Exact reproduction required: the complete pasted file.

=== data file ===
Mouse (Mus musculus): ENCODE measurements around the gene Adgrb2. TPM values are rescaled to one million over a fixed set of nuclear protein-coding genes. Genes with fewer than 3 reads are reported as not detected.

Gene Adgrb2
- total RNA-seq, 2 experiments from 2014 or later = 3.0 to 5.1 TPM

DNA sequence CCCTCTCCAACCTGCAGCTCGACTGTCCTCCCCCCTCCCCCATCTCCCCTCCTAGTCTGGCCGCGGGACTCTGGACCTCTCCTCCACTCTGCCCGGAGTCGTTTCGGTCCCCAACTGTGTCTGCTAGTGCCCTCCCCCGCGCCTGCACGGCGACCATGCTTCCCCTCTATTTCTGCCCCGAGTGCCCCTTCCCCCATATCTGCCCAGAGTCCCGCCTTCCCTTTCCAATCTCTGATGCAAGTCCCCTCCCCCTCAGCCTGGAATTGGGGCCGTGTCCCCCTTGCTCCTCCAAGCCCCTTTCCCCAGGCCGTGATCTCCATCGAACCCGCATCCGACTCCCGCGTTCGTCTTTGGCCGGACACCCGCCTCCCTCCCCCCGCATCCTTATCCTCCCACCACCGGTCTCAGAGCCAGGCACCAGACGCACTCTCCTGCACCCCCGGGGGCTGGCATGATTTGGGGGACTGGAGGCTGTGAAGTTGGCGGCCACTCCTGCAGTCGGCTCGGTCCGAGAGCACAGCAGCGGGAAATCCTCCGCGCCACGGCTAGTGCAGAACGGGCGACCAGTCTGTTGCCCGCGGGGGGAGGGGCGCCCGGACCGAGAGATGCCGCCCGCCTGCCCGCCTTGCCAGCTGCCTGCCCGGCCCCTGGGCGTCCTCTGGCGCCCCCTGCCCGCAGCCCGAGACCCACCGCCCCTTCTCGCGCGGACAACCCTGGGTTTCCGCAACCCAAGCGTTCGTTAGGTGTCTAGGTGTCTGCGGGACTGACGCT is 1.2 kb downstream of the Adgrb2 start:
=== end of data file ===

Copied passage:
Mouse (Mus musculus): ENCODE measurements around the gene Adgrb2. TPM values are rescaled to one million over a fixed set of nuclear protein-coding genes. Genes with fewer than 3 reads are reported as not detected.

Gene Adgrb2
- total RNA-seq, 2 experiments from 2014 or later = 3.0 to 5.1 TPM

DNA sequence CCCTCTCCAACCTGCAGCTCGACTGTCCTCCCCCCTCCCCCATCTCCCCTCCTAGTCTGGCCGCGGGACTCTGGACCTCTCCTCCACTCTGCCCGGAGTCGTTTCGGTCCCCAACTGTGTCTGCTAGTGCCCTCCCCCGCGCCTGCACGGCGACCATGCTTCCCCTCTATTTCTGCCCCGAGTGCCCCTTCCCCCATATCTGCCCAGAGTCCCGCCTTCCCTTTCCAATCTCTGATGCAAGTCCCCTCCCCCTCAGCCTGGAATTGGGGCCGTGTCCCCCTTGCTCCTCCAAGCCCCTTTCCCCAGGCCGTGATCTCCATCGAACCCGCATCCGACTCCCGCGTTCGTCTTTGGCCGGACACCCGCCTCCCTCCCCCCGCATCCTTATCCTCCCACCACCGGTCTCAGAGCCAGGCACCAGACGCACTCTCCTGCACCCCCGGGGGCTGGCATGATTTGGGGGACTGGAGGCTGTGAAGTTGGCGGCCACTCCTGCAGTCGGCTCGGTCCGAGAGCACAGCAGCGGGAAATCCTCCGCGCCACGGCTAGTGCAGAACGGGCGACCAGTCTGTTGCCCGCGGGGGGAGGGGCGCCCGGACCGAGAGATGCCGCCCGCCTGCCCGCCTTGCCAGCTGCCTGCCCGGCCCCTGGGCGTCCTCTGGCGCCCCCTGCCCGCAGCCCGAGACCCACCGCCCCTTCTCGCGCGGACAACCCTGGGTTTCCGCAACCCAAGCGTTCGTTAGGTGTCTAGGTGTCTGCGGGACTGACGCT is 1.2 kb downstream of the Adgrb2 start: